Referring again to FIG. 2, the logical structure of the Sealed Controlled Information (COIN) comprises a header 35 and a body 40. COIN refers to the original information encoded in some "soft" form (e.g., electronic, magnetic or optical) that the Information Provider 10 shall provide to the Information Consumer 30 for his access for a predetermined number of times. COIN is encoded or sealed by using some scheme such that accessing the COIN without a valid decryption key is computationally intractable. The header 35 further comprises a plurality of fields: a medium signature 36, an access window 37 (AW), total number of legal accesses allowed 38 (TAL), the number of legal accesses left 39 (LAL), and TAL number of encryption/decryption keys 41 (K.sub.1 to K.sub.TAL). The medium signature 36 refers to any scheme which allows a distribution medium, such as a floppy disk, to have a unique identification. Preferably, this signature depends upon the characteristics or nonuniformities of the distribution medium. For an example of a suitable medium signature, please refer to the pending U.S. application Ser. No. 08/120,969, filed 13 Sep. 1993, by the same assignee as the present invention, now U.S. Pat. No. 5,412,718. The AW 37 refers to a specified time period within which a legal access is granted to the information consumer for accessing the COIN. A start and end time is given as the boundary of the access window in which the Information Consumer 30 can access the disseminated information legally. TAL 38 is the total number of legal accesses to the COIN granted by the Information Provider 10 to the Information Consumer 30 under an information dissemination contract. LAL 39 is the number of legal accesses left; it is the difference between TAL and the number of accesses already granted. When LAL is equal to zero, access to COIN shall be denied. K.sub.1 to K.sub.TAL 41 are keys used for decrypting the COIN in the body 40. Preferably the encryption and decryption scheme of K.sub.1 to K.sub.TAL 41 is based on Public Key Cryptography (PKC) which allows the information provider to transmit secret messages to the access device without prior transmission of a secret key. Under PKC, each party has a pair of keys--one secret (known only to itself) and one public (known to everyone like a telephone number in a telephone directory). In other words, the information provider has a secret key (SSK) and a public key (SPK) while the access device has a secret key (DSK) and a public key (DPK). When the information provider sends a secret message to the information consumer, the information provider uses the access device's public key (DPK) to encrypt the message. Only the access device can decrypt the encrypted message by using its own secret key (DSK). For further reference on PKC, see R. L. Rivest, A. Shamir and L. Adleman: "A Method for Obtaining Digital Signature in Public-Key Cryptosystems" Communications of the ACM, Vol. 21, No. 2, February 1978, pp. 120-126. Also see D. E. R. Denning, Cryptography and Data Security, Addision-Wesley, Reading, Mass., 1983.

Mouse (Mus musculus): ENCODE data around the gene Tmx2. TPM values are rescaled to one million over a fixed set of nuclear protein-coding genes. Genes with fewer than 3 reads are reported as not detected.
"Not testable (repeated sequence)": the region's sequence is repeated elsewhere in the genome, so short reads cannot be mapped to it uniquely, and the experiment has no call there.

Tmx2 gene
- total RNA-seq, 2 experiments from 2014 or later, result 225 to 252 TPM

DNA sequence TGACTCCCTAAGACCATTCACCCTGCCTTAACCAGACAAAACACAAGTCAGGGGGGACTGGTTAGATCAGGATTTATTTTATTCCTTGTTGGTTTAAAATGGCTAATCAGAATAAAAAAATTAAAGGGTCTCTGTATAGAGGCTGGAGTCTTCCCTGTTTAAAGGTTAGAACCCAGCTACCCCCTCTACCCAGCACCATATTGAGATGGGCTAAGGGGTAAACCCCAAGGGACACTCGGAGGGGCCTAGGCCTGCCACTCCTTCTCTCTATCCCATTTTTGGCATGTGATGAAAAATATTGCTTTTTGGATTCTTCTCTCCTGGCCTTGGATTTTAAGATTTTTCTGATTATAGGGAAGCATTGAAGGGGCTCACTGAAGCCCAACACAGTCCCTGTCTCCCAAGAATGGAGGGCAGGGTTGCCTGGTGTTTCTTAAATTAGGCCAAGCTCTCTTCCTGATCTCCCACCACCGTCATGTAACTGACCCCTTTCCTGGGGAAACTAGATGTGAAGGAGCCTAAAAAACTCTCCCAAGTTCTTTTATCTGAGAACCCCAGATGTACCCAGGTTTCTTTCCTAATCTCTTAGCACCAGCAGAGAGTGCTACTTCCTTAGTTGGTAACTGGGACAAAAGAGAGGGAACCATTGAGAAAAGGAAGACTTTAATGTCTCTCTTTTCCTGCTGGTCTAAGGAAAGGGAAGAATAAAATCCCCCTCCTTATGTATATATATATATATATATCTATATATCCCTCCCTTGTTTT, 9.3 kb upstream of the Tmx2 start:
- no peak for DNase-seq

Once the Information Consumer 30 agrees with the Information Provider 10 on the terms of the distribution contract, Information Provider 10 executes a procedure as outlined in FIG. 4 beginning with step 60 to produce a distribution medium incorporating the sealed COIN. In step 62 TAL number of keys, K.sub.1 to K.sub.TAL, are generated for encrypting COIN in the body 40. Although PKC is referred in the embodiment of the present invention, any method of encryption is applicable. Next, a medium signature 36 is created from the particular distribution medium on which COIN is to be distributed. Pending U.S. application Ser. No. 08/120,969, filed 13 Sep., 1993, and assigned to the same assignee as the present invention exemplifies one of many ways of generating a medium signature. In step 66, COIN is encrypted with K.sub.1. It follows that the body 40 of the sealed COIN is generated. In step 68, the header 35 is prepared next. Initially the value LAL 39 is set to be identical with that of TAL 38. By concatenating AW 37, TAL 38, LAL 39, K.sub.1 to K.sub.TAL 41, and medium signature 36 as illustrated in FIG. 2, the header 35 is then encrypted in step 68 using the public key DPK of the information consumer's access device. The encrypted header 35 and the encrypted body 40 constitutes the sealed COIN and is written onto the distributed medium in step 70.